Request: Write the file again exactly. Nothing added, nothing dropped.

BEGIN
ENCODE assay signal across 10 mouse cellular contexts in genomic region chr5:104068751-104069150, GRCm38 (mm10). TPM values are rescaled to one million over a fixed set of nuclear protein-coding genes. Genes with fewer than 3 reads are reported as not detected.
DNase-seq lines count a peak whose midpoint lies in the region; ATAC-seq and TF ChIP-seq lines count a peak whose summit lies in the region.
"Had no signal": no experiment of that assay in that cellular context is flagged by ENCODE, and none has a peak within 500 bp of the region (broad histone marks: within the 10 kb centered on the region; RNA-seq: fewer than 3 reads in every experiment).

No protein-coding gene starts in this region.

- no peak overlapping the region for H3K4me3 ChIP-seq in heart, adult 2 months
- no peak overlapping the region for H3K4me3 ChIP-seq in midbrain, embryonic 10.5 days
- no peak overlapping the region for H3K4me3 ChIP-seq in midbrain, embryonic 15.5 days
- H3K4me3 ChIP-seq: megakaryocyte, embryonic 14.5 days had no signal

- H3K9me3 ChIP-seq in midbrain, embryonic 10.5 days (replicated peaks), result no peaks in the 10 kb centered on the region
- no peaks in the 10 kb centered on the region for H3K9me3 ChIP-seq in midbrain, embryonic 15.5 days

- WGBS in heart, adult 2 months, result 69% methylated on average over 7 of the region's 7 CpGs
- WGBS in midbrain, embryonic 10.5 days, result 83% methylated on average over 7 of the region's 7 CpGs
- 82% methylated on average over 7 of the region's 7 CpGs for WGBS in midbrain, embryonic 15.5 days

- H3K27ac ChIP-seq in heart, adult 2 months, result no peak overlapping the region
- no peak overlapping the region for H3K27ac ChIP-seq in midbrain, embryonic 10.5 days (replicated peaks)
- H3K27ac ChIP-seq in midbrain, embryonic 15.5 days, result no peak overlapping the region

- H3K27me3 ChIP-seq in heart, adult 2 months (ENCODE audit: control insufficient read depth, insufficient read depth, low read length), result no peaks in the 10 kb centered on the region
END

ENCODE assay signal across 10 mouse cellular contexts in genomic region chr5:104068751-104069150, GRCm38 (mm10). TPM values are rescaled to one million over a fixed set of nuclear protein-coding genes. Genes with fewer than 3 reads are reported as not detected.
DNase-seq lines count a peak whose midpoint lies in the region; ATAC-seq and TF ChIP-seq lines count a peak whose summit lies in the region.
"Had no signal": no experiment of that assay in that cellular context is flagged by ENCODE, and none has a peak within 500 bp of the region (broad histone marks: within the 10 kb centered on the region; RNA-seq: fewer than 3 reads in every experiment).

No protein-coding gene starts in this region.

- no peak overlapping the region for H3K4me3 ChIP-seq in heart, adult 2 months
- no peak overlapping the region for H3K4me3 ChIP-seq in midbrain, embryonic 10.5 days
- no peak overlapping the region for H3K4me3 ChIP-seq in midbrain, embryonic 15.5 days
- H3K4me3 ChIP-seq: megakaryocyte, embryonic 14.5 days had no signal

- H3K9me3 ChIP-seq in midbrain, embryonic 10.5 days (replicated peaks), result no peaks in the 10 kb centered on the region
- no peaks in the 10 kb centered on the region for H3K9me3 ChIP-seq in midbrain, embryonic 15.5 days

- WGBS in heart, adult 2 months, result 69% methylated on average over 7 of the region's 7 CpGs
- WGBS in midbrain, embryonic 10.5 days, result 83% methylated on average over 7 of the region's 7 CpGs
- 82% methylated on average over 7 of the region's 7 CpGs for WGBS in midbrain, embryonic 15.5 days

- H3K27ac ChIP-seq in heart, adult 2 months, result no peak overlapping the region
- no peak overlapping the region for H3K27ac ChIP-seq in midbrain, embryonic 10.5 days (replicated peaks)
- H3K27ac ChIP-seq in midbrain, embryonic 15.5 days, result no peak overlapping the region

- H3K27me3 ChIP-seq in heart, adult 2 months (ENCODE audit: control insufficient read depth, insufficient read depth, low read length), result no peaks in the 10 kb centered on the region